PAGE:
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Thread: Film SLR

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    Registered User WetBottom's Avatar
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    Default Film SLR

    I have inherited an old film SLR. It's an Olympus OM-2. It has many lenses and filters and other things I don't know how to use that go with it.

    Since starting to play with it I've become a bit addicted (which with film is an unfortunately expensive addiction).

    I'm still very clueless about how to really use it though, and I was hoping some of you may have some pearls of wisdom regarding SLRs and the woods.

    I the main thing I'm pondering is what type of lens is best for hiking photos? Just for day trips, or maybe a night or two in the woods, nothing long distance.

    I obviously am not lugging every lens it has up a mountain. I am hiking the 4000 footers in NH, and enjoy making trip reports to show family and friends with the pictures after.

    Feel free to talk down to me, I am totally clueless about SLRs.

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    Default a few suggestions..............

    Here is a web site that may interest you. Kenrockwell.com

    It covers a wide range of camera issues. Ken is a Film and Nikon fanatic. He is very opinionated ( in a good way ) but backs it up with a lot of technical knowledge.

    The OM 1 in its day was a top of the line camera. I am sure wikipedia has something on it.

    What lens to carry? I would suggest a wide angle ( that would be something lower then 50 mm, hopefully you have a 28 mm ).

    Remember the sunny sixteen rule. On a sunny day, set your camera iso for the speed of the film you purchased ( suggest fuji print film iso 100 ), apeture for f 16 and the shutter speed close to the iso of the film ( 1 / 125 ). This, in most cases, will give you the correct exposure. Try it and check the light meter on the camera.

    Go to the library and get a good basic photography book published pre 1980. That should give you the basics of film photography which is a strong foundation for digital photography. Any book authored by ansel adams is also a good place to start.

    Leaning film photography is not that expensive when you consider that you can pick up a 1000 dollar film nikon for about 75 bucks ( Nikon N 90s ) that can give you a bit better picture then a digital D700 nikon that runs 3000 dollars.

    Have fun, the OM 1 is a very nice camera. Just remember that if it breaks or needs repair, its cheaper to pick another used one then to try and get it fixed. So my point being is not to get too attached to the camera itself. Its the person behind the camera that makes the difference.

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    Registered User Lyle's Avatar
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    For outdoor shots you will probably want a range of lenses. For example a wide angle (maybe something around 28mm), a "normal" lens (usually considered 50mm), and a short telephoto (say around 100mm to 200mm). This would give you a decent range, and with a 2X teleconverter you could have up to a 400mm equivalent (a teleconverter is MUCH lighter and more compact than another lens).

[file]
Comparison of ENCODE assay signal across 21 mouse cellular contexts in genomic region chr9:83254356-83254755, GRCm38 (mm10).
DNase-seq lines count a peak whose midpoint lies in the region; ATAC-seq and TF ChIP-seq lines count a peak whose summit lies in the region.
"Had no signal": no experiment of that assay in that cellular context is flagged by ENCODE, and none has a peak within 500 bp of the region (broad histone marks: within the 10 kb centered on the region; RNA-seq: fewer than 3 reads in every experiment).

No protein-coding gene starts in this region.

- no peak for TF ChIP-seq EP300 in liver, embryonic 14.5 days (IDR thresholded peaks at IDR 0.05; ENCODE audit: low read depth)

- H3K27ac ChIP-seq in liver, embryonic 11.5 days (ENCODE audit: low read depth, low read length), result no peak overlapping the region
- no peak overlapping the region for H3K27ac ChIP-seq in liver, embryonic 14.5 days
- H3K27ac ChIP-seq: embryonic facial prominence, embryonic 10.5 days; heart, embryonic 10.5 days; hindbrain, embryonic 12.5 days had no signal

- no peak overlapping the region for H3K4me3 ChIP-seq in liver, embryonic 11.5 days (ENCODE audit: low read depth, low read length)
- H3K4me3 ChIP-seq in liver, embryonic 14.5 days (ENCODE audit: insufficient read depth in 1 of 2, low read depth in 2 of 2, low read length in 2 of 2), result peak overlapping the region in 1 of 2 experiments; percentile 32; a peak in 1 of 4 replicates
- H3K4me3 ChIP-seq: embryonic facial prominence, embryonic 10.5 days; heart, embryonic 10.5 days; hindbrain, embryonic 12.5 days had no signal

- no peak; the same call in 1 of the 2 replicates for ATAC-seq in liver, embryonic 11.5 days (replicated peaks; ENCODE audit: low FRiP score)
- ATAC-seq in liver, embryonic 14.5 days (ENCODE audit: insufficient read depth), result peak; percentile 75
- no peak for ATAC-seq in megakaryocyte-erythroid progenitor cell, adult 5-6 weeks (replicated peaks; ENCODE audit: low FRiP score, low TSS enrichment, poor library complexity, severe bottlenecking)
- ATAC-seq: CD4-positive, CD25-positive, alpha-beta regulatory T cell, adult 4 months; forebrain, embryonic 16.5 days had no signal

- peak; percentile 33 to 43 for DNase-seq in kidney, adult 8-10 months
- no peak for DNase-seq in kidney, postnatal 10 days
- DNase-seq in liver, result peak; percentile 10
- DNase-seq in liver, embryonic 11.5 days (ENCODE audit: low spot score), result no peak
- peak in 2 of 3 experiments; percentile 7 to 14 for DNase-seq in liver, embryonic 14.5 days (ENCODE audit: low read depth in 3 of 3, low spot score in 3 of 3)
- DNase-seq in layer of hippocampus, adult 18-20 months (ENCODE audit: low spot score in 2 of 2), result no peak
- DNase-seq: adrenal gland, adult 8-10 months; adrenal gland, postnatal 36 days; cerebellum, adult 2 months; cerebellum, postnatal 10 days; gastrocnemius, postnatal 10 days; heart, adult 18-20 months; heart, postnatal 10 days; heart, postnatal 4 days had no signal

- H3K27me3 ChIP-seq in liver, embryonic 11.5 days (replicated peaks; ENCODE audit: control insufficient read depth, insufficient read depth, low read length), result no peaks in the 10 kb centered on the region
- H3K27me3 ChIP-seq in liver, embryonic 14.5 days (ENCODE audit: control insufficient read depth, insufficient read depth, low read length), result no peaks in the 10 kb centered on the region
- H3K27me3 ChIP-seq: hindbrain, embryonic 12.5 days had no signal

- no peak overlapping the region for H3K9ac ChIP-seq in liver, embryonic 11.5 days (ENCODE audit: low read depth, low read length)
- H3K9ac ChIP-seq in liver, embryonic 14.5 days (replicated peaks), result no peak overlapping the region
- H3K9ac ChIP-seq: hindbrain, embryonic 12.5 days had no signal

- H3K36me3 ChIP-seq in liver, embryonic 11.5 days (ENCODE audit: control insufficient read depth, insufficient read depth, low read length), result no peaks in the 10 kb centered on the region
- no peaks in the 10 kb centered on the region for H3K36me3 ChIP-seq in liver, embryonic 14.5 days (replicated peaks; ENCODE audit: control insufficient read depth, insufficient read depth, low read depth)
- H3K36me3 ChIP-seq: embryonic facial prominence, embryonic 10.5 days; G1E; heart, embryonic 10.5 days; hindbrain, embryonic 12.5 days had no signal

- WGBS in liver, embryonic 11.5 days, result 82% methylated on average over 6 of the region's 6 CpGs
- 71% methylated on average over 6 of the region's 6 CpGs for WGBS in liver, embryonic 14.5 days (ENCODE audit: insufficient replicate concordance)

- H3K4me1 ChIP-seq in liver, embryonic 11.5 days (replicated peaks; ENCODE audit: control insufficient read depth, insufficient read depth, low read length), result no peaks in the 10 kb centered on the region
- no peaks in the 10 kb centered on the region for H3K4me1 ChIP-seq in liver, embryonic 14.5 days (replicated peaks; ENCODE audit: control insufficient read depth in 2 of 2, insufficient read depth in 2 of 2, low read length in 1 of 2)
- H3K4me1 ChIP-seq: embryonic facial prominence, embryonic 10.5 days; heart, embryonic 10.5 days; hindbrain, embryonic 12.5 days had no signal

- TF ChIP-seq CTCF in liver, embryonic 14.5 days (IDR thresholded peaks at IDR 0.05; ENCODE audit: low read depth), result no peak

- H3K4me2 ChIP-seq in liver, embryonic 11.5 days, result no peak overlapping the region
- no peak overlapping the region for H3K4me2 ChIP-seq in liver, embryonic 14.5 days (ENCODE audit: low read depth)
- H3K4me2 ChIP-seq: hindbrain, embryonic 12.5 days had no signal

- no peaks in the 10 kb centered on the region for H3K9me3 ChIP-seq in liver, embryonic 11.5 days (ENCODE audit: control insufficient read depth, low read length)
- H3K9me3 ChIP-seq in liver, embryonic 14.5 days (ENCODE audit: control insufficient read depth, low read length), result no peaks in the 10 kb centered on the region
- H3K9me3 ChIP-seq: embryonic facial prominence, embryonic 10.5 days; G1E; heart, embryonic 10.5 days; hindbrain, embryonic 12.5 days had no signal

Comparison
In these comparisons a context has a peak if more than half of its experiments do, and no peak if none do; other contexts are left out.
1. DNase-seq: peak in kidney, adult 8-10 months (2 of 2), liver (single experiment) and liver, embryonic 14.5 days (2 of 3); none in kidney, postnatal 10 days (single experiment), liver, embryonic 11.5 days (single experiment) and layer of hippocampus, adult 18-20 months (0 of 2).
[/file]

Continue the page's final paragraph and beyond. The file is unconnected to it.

For my Nikon, I found my favorite lens for taking out with me was a 35-105mm zoom. Did not give all the range that I would like, but was a compact, relatively light compromise.

    I would suggest buying an introductory book of film cameras. There is a fair amount to learn. If you become real serious about this, New York Institute of Photography offers an expensive, but very complete correspondence course. Also, for basic techniques, BetterPhoto.com offers good quality courses. Most of the BetterPhoto courses emphasize digital camera, but a lot of the info is applicable to film also.

    Do you use a digital SLR now? If not, the starting point for things to understand are:

    - DO NOT FORGET TO SET YOUR FILM SPEED WHEN YOU LOAD YOUR FILM!!!!
    - Film Speed and it's effects on Photo Quality and Lighting requirements
    - Relationship between Aperture and Shutter Speed
    - How to adjust exposure
    - Depth of Field and how to modify it
    - Finally, as in any type of photography, composition - what makes a good photo and what detracts from a photo.

    I'm sure others, who know more than me, will also jump in with advice.

    Good luck and enjoy. I just dusted off my old film camera too. It is expensive!

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    This is going to sound a little snide, but if you don't know much about SLRs, the OM-2 isn't a good place to start. Put it on your mantle and look kindly on it, but choose something different to shoot with. The OM-2 goes for about $70 now, so it isn't a high end camera by any means. You'll spend a lot of cash in film and developing and strain your eyes looking through a loupe at the slides. If you want to get into SLRs, try a digital camera instead. If you just want some nice snapshots of your hikes, try a digital point and shoot. You'll be able to focus on your hike and not on setting dials and exposure and worrying if the meter even works any more (the OM2 was a first generation auto exposure camera).